This week in California, we began a new and potentially historic effort to end cancer.
On Monday in Los Angeles, with the support of Mayor Antonio Villaraigosa, leading cancer researchers and organizations dedicated to finding a cure, we kicked off our California Cancer Research Act campaign.
The California Cancer Research Act will make California stronger by saving lives, stopping kids from smoking, and investing more money than any other state in the country to find solutions for cancer. The initiative, which would raise $780 million annually through a $1 per pack tax on cigarettes, would provide an ongoing source of funds to allow California's leading medical researchers to pursue new ways to detect, treat, prevent and cure cancer and other tobacco-related illnesses.
The money raised from tobacco sales would be administered by scientists, researchers and universities -- not by politicians.
We are honored to be co-chairing this campaign on behalf of all of the incredible people dedicated to ending cancer. The American Cancer Society. The American Lung Association. The American Heart Association. Stand Up to Cancer. We can go on and on.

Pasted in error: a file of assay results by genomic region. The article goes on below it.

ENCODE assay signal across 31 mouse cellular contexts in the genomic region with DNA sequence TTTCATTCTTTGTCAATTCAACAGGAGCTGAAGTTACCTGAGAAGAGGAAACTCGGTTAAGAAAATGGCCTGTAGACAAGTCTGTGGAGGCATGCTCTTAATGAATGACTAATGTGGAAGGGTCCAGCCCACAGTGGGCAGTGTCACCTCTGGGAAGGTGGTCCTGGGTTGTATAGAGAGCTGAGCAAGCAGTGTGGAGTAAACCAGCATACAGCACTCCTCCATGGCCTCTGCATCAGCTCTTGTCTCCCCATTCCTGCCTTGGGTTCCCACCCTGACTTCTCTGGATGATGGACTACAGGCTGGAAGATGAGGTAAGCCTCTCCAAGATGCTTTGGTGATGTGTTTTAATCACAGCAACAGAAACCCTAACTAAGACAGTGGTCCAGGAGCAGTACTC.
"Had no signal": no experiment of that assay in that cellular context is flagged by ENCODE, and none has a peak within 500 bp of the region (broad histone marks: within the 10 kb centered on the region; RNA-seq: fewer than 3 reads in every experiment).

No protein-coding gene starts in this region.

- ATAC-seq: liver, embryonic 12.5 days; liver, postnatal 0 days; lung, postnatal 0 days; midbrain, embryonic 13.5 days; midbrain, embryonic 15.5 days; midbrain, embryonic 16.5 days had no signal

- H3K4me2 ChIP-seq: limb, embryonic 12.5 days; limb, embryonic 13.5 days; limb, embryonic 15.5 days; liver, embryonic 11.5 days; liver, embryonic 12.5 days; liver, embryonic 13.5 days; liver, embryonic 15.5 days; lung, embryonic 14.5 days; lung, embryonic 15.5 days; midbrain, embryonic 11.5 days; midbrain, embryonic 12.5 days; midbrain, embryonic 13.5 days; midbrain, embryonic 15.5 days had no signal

We hate cancer. We have both been personally touched by the disease, as has everyone else in America, either directly or indirectly. It is estimated that more than 500,000 Americans will die of cancer this year. More than 1,500 people a day. Cancer is the leading cause of death worldwide and the second highest cause of death in the U.S., accounting for nearly one of every four lives lost.
The successful passage of the California Cancer Research Act would help reduce these numbers -- and make California stronger along the way. A report by Tobacco Free Kids estimates that this initiative will
- save 104,000 lives.
- stop 228,000 kids from smoking in the first place.
- generate nearly600 million annually for cancer research.
- create thousands of new jobs related to cancer research.
- save billions of dollars in health care costs.
We are excited to see that California is already mobilizing to make history in the fight against cancer.
Institutions including schools in the UC system, Stanford, City of Hope and world-renowned Cedars-Sinai would benefit from millions of dollars in annual funding for cancer research -- and that is what is motivating people to get involved in supporting this measure.
We all know that as California goes, so goes the rest of the nation and that is what makes this initiative so important. If the people of California are successful in setting a new record for cancer research funding, it will only be a matter of time before the entire country makes fighting cancer a top priority.